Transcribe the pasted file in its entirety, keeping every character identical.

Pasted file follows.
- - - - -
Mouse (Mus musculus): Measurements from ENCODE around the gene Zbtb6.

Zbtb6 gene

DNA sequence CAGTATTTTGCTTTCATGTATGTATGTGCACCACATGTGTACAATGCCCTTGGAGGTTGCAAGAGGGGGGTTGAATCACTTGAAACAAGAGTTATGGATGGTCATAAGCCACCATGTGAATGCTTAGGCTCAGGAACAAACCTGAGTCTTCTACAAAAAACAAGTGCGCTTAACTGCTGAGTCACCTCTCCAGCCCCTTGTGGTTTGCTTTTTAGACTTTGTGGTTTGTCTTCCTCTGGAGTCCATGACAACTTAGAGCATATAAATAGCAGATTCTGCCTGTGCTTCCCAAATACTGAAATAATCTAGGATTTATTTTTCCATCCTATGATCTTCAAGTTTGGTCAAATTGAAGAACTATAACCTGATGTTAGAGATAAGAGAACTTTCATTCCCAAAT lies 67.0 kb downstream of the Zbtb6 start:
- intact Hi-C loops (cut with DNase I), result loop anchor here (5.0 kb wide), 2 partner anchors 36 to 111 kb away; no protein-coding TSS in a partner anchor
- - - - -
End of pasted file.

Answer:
Mouse (Mus musculus): Measurements from ENCODE around the gene Zbtb6.

Zbtb6 gene

DNA sequence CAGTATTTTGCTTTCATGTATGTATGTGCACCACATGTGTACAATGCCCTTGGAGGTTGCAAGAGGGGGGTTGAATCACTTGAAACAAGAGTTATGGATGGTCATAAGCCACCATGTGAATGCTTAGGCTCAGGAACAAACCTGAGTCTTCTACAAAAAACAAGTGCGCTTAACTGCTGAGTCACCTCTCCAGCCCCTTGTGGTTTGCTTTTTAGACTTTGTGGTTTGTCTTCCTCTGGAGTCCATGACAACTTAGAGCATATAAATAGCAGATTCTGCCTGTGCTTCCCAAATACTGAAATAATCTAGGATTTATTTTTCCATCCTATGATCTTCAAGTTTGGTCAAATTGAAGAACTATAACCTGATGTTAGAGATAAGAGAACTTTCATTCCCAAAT lies 67.0 kb downstream of the Zbtb6 start:
- intact Hi-C loops (cut with DNase I), result loop anchor here (5.0 kb wide), 2 partner anchors 36 to 111 kb away; no protein-coding TSS in a partner anchor